Published August 9, 2017
HRSA Grant Extends SON's Reach for Underserved Populations
Clinical partnerships are vital to institutions of higher education. “Nurse practitioner education is dependent upon community partners to provide clinical practice sites for our students, offering valuable clinical experiences to students while helping to meet health care needs in our community,” according to Tammy Austin-Ketch, assistant dean for MS/DNP programs.
To help meet the growing need for advanced practice nurses in underserved communities, the University at Buffalo School of Nursing (SON) received two grants in 2016 for a total of nearly $2.2 million from the Health Resources and Services Administration (HRSA), an Advanced Nursing Education (ANE) Program grant and Advanced Education Nursing Traineeship (AENT) Program grant.
“With the combination of these two grants, we can potentially increase the number of health care providers in rural and underserved areas that are traditionally underrepresented by physicians,” says Austin-Ketch.
Rural, underserved communities, including Native American communities, are in dire need of health care and do not receive the requisite comprehensive care in a traditional health care setting. The HRSA ANE grant enables the SON to establish a new academic clinical partnership with the Niagara Falls Memorial Medical Center (NFMMC) and hire two primary care nurse practitioners (NP) to serve in rural and underserved areas while holding part-time positions as UB faculty. The NPs provide services at two Native American health care clinics – Tuscarora Health Center and Seneca Gaming Clinic – and Golisano Center for Community Health.
These on-site clinical faculty supervise students, allowing for an increased number of qualified students to be accepted into our FNP program and expanding community service opportunities.
The HRSA AENT program grant offers scholarship support to 12 full-time and 11 part-time students pursuing a doctor of nursing practice (DNP) degree. Family nurse practitioner (FNP) students with an interest in working in underserved communities can apply for specific health disparity clinical opportunities at the Native American clinics. Each semester, the grant provides students with 400 clinical practicum hours. Students not participating in the grant are able to rotate into the health disparity sites for observational experience.
The ANE grant also provides for improvements to the telehealth capabilities of both UB and NFMMC by expanding infrastructure and technology services and offering students more experiential learning opportunities with the use of telehealth in a primary care practice.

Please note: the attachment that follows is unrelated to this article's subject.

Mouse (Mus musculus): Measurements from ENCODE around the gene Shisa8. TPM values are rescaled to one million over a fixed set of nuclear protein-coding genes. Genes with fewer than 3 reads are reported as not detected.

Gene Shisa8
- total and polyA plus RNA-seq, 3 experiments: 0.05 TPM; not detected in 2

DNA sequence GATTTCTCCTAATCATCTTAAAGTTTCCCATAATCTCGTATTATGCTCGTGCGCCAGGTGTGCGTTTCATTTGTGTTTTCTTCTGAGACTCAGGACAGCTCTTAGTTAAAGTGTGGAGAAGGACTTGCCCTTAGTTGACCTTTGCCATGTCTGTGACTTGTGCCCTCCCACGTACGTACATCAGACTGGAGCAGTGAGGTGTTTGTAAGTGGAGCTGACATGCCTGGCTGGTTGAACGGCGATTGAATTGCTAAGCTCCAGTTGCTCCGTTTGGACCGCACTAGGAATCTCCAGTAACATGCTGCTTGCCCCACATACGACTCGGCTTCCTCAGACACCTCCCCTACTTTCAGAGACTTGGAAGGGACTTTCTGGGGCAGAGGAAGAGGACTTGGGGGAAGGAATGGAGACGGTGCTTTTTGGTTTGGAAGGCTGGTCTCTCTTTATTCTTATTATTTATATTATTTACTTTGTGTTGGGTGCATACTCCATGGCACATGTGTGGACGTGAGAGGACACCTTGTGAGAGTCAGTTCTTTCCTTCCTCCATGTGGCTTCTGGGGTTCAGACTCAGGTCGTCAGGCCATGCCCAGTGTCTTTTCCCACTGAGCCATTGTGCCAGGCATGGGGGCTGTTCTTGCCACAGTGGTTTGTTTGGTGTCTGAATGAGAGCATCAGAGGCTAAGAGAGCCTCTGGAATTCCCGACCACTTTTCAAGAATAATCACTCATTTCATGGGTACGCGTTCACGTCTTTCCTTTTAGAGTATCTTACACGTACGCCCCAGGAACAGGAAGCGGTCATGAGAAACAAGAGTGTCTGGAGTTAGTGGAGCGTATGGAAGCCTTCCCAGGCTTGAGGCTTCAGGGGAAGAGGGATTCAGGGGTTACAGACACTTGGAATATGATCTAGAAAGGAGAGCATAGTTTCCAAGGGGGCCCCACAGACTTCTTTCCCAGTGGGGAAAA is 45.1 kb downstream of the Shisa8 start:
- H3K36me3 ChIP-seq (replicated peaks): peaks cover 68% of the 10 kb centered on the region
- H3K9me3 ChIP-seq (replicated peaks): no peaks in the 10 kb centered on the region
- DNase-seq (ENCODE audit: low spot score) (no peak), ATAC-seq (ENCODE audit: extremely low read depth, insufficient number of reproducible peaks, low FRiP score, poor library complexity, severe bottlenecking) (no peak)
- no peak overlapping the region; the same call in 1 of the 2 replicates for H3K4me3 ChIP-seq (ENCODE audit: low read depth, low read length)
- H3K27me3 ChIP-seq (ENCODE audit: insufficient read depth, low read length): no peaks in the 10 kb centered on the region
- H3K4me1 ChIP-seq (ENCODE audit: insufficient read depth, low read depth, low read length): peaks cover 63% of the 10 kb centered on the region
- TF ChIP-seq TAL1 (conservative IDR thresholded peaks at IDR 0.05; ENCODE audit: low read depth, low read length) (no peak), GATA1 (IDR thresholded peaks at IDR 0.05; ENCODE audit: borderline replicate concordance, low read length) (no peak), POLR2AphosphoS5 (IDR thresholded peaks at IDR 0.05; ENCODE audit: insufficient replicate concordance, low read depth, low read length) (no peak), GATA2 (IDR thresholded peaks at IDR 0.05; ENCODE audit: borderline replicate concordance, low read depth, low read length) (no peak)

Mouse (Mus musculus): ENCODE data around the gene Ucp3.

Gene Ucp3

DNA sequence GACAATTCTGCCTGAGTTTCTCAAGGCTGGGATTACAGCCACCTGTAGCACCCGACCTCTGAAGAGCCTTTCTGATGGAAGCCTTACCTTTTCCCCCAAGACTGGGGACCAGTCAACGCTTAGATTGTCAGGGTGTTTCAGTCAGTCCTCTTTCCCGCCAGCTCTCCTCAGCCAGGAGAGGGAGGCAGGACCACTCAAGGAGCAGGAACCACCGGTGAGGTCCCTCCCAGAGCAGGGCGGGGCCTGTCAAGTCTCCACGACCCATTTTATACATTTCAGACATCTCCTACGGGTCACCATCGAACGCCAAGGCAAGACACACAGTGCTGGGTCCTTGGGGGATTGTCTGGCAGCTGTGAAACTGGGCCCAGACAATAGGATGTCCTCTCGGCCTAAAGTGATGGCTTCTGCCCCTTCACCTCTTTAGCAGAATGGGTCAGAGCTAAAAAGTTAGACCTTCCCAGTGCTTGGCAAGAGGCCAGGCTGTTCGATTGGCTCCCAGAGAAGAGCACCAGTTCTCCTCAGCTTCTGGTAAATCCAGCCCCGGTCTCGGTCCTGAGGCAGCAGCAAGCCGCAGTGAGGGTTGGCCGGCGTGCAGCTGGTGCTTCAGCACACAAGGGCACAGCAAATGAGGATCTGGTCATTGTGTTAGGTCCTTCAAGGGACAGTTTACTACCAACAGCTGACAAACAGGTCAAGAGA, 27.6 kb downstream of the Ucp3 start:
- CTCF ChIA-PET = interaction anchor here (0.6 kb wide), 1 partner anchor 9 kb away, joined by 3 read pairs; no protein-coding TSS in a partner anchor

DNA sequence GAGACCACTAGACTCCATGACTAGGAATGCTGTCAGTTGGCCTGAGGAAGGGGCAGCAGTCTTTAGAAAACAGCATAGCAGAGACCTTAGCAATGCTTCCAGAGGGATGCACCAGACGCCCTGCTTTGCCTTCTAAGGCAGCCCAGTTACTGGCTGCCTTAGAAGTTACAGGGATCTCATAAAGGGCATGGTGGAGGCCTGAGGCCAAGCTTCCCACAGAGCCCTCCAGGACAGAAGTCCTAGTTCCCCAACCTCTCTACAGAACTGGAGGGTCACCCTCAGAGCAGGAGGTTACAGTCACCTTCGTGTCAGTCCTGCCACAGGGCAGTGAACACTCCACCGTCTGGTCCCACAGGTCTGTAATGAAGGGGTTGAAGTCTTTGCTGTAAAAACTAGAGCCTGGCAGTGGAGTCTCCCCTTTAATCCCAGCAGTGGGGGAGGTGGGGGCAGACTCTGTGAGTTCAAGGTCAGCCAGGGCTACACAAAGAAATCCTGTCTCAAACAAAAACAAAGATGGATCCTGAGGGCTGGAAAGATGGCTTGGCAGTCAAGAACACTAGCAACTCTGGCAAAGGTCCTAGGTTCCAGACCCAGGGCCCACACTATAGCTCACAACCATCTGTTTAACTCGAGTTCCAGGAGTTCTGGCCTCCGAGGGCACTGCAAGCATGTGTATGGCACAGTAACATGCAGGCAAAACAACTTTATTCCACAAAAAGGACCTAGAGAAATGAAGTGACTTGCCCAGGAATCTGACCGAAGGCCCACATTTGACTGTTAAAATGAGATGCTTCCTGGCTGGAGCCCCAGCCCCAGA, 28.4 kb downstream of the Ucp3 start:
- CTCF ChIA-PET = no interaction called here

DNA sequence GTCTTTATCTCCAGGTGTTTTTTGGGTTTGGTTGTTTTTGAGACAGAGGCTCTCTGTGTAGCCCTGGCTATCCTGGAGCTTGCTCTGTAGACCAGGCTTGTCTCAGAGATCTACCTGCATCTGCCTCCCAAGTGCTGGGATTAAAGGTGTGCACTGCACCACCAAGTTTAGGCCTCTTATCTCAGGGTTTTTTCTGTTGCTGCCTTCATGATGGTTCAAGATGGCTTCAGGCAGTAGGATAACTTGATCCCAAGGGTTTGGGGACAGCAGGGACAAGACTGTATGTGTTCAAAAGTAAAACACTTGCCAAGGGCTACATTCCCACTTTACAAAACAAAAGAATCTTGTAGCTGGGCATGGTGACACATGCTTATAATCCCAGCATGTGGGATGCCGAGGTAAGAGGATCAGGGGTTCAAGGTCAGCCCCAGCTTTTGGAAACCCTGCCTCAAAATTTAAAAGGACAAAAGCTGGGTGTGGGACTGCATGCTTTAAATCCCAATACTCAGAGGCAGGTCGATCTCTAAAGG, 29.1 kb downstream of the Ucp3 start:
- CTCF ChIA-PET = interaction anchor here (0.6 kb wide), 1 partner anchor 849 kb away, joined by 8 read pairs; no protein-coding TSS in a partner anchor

Telehealth is a valuable teaching tool for sharpening students’ critical thinking skills. Unlike traditional clinical encounters where the faculty member is on-site, telehealth mimics “real life” practice, requiring the student to assess and examine patients and then evaluate and develop a treatment plan while remaining in the constant presence of the patient, with the faculty member observing via the technology. The process encourages patients to be engaged in their individual plan of care.
“The opportunity to utilize telehealth in the clinical setting has allowed me as a student nurse practitioner to practice my clinical skills in a more autonomous fashion compared to traditional clinical experiences, which has resulted in an improvement in my confidence level,” observes Quinn Maloney, DNP ’17. “Moreover, this opportunity has provided me the experiential learning necessary to competently use telehealth technology, an invaluable and marketable skill that I can take with me as I transition into my new career.“
For the past three years, all of our FNP students have chosen to work in underserved areas after graduation. Many received employment after their internship, while others returned to their home community to give back. This may be due in part to the attractive incentives for students to seek employment in underserved or underrepresented communities – there are a number of federal student loan repayment programs.
With changes in nurse practitioner collaborative practice agreements in New York State, practitioners are able to enter into autonomous practice in underserved or rural areas that historically do not attract physicians. “Students value telehealth experiences and view the method as a bridge from constant faculty supervision to independent practice,” says Austin-Ketch.
Clinical experiences in an underserved area, such as an inner city location or a rural community, attract students with a desire for work that allows them to utilize their full scope of practice within the confines of the practice agreement in their state of employment.
And, educating and placing more DNPs into the community allows schools of nursing to hire doctorally prepared nurse practitioners to teach current doctoral students, expanding (and improving) the pool of muchneeded DNP faculty candidates
In 2017 we received a $1.4 million Advanced Nursing Education Workforce Program Grant. The plan is to enhance our primary care academic-clinical partnership at NFMMC by integrating new behavioral health and primary care services, addressing a recognized gap in behavioral health care access to meet growing patient demand. Faculty plan to implement an augmented model of clinical and didactic education for our BS to DNP students in the FNP, AGNP and PMHNP programs – this will facilitate clinical experiences that deliver high-value integrated behavioral health primary care services.